Last modified 14th April '95 Birkbeck College 1995

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Alpha/Beta Topologies

The most regular and common domain structures consist of repeating beta-alpha-beta supersecondary units, such that the outer layer of the structure is composed of alpha helices packing against a central core of parallel beta sheets. These folds are called alpha/beta , or wound alpha beta (c.f. alpha +beta structures).

Many enzymes, including all those involved in glycolysis , are alpha/beta structures. Most alpha/beta proteins are cytosolic.

The beta-alpha-beta unit has already been described in a previous chapter . This motif is always right-handed. In alpha/beta structures, there is a repetition of this arrangement, giving a beta-alpha-beta-alpha.....etc sequence. The beta strands are parallel and hydrogen bonded to each other, while the alpha helices are all parallel to each other, and are anitparallel to the strands. Thus the helices form a layer packing against the sheet.

The beta-alpha-beta-alpha-beta subunit, often present in nucleotide-binding proteins, is named the Rossman Fold, after Michael Rossman (Rao and Rossman,1973).

Richardson (1981) names the alpha/beta structures "parallel alpha/beta domains", to denote the fact that each of the 2 secondary structures forms a parallel arrangement. Note that there is no obvious reason why one would not expect to find "parallel all alpha" (alpha-alpha-alpha subunit) folds, or "parallel all beta" (beta-beta-beta) folds in equally large numbers, but these do not occur. However, the marked tendency for helices to pack aligned with sheets has been explained by the "complementary twist" model (Chothia et al. , 1977). The right-handed twist of beta sheets and the right-handed twist of the row of every 4th residue of the helices (the "i+4" ridges"- see section on helix-helix packing in the page on all alpha folds) mean that the two have complementary surfaces when aligned. This model is supported by the observation that approximately 90% of the helix residues which interface with a sheet are indeed a multiple of 4 residues apart. Helices packing side by side on a sheet would have helices rotated with respect to each other, due to the sheet twist; the observed interhelical angle is in agreement with this model in 80% of cases. In the other cases the helices are splayed from the sheet, with only one end in contact.

alpha/beta horseshoe

gif_iconThe structure of the remarkable placental ribonuclease inhibitor (Kobe, B. & Diesenhofer, J. (1993 ) Nature V.366, 751- )takes the concept of the repeating alpha/beta unit to extremes. It is a cytosolic protein that binds extremely strongly to any ribonuclease that may leak into the cytosol. Take a look (pdb, gif) and you'll see the 17-stranded parallel beta sheet curved into an open horseshoe shape, with 16 alpha-helices packed against the outer surface. It doesn't form a barrel although it looks as though it should. The strands are only very slightly slanted, being nearly parallel to the central `axis'.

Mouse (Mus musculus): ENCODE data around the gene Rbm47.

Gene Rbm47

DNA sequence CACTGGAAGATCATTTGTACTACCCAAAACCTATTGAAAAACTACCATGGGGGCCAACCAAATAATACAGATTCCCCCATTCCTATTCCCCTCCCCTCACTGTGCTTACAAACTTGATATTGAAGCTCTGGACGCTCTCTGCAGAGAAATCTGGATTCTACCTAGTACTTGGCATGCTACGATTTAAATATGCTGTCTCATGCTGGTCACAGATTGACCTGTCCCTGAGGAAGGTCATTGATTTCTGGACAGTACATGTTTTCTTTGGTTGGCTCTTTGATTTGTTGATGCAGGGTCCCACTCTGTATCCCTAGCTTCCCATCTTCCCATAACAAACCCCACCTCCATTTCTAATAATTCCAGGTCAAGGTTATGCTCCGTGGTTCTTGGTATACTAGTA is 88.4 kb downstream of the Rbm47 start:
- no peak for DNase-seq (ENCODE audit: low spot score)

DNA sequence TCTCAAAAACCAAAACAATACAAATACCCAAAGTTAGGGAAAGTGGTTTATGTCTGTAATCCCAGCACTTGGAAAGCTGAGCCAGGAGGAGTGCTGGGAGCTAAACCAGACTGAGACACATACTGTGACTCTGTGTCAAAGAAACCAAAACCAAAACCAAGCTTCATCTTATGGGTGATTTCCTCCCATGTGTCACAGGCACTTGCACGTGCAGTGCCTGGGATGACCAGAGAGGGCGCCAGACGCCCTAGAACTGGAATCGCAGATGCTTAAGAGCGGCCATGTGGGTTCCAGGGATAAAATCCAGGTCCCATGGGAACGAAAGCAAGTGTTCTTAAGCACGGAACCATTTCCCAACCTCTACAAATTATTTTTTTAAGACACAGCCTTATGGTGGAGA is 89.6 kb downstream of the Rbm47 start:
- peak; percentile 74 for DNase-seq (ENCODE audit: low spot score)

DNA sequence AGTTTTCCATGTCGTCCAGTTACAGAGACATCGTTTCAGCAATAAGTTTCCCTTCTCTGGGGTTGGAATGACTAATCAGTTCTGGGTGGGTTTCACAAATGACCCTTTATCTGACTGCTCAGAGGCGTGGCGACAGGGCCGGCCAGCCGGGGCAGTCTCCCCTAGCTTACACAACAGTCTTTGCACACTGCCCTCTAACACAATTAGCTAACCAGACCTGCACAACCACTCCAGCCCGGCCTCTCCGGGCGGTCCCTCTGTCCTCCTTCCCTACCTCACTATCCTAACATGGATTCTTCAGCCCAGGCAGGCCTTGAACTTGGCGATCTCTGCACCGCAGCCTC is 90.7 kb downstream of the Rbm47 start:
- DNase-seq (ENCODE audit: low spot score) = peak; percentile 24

alpha/beta barrels

Consider a sequence of eight beta-alpha motifs:

If the first strand hydrogen bonds to the last, then the structure closes on itself forming a barrel-like structure. This is shown in the picture of triose phosphate isomerase:

Note that the "staves" of the barrel are slanted, due to the twist of the beta sheet. Also notice that there are effectively four layers to this structure. The direction of the sheet does not change (it is anticlockwise in the diagram). Such a structure may therefore be described as singly wound.

In a structure which is open rather than closed like the barrel, helices would be situated on only one side of the beta sheet if the sheet direction did not reverse (see previous figure. ). Therefore open alpha/beta structures must be doubly wound to cover both sides of the sheet.

The chain starts in the middle of the sheet and travels outwards, then returns to the centre via a loop and travels outwards to the opposite edge:

Doubly-wound topologies where the sheet begins at the edge and works inwards are rarely observed.

Click here for a diagram illustrating the doubly wound fold of the first domain of lactate dehydrogenase.

Click here for some examples of variations on the doubly-wound alpha-beta topology.

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J. Walshaw